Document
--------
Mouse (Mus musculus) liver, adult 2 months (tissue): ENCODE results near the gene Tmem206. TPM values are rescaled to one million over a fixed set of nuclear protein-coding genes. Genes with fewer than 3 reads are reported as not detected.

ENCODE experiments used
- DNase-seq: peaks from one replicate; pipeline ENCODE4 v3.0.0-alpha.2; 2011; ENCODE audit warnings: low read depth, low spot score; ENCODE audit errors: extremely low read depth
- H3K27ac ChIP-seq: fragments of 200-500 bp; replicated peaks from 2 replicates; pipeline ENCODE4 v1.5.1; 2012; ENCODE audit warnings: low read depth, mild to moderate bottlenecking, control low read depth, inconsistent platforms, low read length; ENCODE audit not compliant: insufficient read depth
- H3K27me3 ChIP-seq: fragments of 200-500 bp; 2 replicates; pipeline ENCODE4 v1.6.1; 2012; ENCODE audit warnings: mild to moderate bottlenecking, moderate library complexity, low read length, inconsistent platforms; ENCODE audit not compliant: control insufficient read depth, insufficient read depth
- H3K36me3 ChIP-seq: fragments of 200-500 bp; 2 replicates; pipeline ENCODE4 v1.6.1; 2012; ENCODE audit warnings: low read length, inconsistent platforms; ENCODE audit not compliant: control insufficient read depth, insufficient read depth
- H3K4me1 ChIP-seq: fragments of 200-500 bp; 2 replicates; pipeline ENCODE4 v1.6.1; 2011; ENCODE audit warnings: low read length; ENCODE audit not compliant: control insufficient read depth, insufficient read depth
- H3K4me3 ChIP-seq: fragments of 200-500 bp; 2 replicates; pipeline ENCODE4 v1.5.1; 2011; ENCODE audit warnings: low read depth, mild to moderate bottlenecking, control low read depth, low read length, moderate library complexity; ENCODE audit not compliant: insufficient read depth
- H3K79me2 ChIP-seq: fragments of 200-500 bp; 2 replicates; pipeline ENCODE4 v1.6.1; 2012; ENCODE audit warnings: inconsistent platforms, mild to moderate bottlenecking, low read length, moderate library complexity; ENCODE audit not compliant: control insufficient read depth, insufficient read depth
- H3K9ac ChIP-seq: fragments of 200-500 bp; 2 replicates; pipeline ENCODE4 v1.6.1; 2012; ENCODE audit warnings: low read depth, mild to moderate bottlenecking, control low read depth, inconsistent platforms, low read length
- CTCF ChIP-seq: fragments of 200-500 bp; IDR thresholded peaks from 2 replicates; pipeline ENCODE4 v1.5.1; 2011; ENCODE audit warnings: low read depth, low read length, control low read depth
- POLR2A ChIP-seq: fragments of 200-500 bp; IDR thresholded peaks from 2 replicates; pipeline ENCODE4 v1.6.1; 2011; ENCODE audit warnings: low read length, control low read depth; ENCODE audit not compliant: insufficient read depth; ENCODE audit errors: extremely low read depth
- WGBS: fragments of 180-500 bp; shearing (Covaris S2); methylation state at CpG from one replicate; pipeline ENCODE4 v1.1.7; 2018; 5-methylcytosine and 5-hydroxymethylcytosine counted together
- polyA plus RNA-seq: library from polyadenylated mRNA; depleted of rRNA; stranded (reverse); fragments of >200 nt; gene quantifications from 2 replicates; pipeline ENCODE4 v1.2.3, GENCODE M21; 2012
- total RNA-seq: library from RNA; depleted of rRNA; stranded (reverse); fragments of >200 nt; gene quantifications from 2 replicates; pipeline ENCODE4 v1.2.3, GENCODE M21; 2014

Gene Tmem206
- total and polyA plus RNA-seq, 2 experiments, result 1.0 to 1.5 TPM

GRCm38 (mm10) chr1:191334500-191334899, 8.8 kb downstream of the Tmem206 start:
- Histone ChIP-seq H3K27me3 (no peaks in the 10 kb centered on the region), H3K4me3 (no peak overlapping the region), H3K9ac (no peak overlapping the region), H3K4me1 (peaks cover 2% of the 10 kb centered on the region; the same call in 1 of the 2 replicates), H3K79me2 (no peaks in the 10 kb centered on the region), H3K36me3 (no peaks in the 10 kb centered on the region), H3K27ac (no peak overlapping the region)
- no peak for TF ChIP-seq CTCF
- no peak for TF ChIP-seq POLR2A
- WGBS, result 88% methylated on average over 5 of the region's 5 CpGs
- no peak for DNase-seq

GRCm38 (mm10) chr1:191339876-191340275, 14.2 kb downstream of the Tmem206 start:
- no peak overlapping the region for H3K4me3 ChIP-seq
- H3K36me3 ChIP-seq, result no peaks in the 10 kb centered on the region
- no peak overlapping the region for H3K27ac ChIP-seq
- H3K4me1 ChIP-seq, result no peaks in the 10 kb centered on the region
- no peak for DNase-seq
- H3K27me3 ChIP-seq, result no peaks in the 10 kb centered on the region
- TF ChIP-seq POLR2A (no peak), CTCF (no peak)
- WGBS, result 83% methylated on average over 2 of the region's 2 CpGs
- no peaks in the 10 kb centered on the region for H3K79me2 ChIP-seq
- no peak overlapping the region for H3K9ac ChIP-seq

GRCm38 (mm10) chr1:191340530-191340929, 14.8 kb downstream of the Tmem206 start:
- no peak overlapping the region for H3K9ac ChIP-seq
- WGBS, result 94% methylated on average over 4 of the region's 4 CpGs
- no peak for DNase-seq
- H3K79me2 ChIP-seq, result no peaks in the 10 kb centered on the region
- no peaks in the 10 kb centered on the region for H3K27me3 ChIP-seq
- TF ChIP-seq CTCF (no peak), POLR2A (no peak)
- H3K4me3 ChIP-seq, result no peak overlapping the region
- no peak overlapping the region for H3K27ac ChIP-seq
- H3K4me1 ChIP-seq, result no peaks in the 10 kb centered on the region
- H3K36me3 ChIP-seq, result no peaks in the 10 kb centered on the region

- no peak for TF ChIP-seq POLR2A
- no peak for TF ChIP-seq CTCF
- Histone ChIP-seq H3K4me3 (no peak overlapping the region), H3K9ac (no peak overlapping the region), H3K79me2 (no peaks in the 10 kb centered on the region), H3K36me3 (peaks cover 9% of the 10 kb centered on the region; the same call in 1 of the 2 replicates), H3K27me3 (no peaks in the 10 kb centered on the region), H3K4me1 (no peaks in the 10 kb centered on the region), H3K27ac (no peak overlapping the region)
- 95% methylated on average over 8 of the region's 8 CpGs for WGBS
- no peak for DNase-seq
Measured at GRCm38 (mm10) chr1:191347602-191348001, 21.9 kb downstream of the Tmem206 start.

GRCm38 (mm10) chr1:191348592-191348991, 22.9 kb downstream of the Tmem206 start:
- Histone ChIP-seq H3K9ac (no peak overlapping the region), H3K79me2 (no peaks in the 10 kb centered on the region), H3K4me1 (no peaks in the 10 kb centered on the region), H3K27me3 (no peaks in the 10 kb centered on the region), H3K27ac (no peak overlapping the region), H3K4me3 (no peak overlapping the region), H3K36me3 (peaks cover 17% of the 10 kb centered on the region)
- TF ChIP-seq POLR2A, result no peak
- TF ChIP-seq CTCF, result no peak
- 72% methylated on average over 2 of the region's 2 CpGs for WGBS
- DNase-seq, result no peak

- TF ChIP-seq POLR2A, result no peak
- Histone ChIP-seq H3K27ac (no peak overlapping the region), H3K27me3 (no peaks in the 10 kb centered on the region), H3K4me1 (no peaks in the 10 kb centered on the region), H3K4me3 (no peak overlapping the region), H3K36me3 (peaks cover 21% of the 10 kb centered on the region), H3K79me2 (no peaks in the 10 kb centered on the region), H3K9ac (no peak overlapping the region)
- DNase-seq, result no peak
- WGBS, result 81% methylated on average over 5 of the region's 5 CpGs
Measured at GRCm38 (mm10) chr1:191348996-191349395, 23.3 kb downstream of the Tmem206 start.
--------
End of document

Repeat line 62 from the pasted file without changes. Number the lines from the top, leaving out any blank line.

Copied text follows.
Measured at GRCm38 (mm10) chr1:191348996-191349395, 23.3 kb downstream of the Tmem206 start.